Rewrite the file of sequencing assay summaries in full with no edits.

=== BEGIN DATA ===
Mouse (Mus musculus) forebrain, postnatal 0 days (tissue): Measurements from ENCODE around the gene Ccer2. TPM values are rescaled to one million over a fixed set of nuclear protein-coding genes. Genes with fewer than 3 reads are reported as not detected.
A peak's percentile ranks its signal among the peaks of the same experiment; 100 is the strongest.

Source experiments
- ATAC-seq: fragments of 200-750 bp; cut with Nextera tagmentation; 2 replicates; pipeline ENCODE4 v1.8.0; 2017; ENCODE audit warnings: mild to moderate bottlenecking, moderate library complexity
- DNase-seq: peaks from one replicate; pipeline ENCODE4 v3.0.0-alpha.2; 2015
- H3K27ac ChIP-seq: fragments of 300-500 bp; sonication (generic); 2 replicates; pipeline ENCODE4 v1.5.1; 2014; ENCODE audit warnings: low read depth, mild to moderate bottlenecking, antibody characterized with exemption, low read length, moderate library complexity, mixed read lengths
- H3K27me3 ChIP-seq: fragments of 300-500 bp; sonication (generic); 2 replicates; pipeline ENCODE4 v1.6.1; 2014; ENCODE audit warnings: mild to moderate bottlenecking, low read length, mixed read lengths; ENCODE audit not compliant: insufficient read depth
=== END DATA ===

Mouse (Mus musculus) forebrain, postnatal 0 days (tissue): Measurements from ENCODE around the gene Ccer2. TPM values are rescaled to one million over a fixed set of nuclear protein-coding genes. Genes with fewer than 3 reads are reported as not detected.
A peak's percentile ranks its signal among the peaks of the same experiment; 100 is the strongest.

Source experiments
- ATAC-seq: fragments of 200-750 bp; cut with Nextera tagmentation; 2 replicates; pipeline ENCODE4 v1.8.0; 2017; ENCODE audit warnings: mild to moderate bottlenecking, moderate library complexity
- DNase-seq: peaks from one replicate; pipeline ENCODE4 v3.0.0-alpha.2; 2015
- H3K27ac ChIP-seq: fragments of 300-500 bp; sonication (generic); 2 replicates; pipeline ENCODE4 v1.5.1; 2014; ENCODE audit warnings: low read depth, mild to moderate bottlenecking, antibody characterized with exemption, low read length, moderate library complexity, mixed read lengths
- H3K27me3 ChIP-seq: fragments of 300-500 bp; sonication (generic); 2 replicates; pipeline ENCODE4 v1.6.1; 2014; ENCODE audit warnings: mild to moderate bottlenecking, low read length, mixed read lengths; ENCODE audit not compliant: insufficient read depth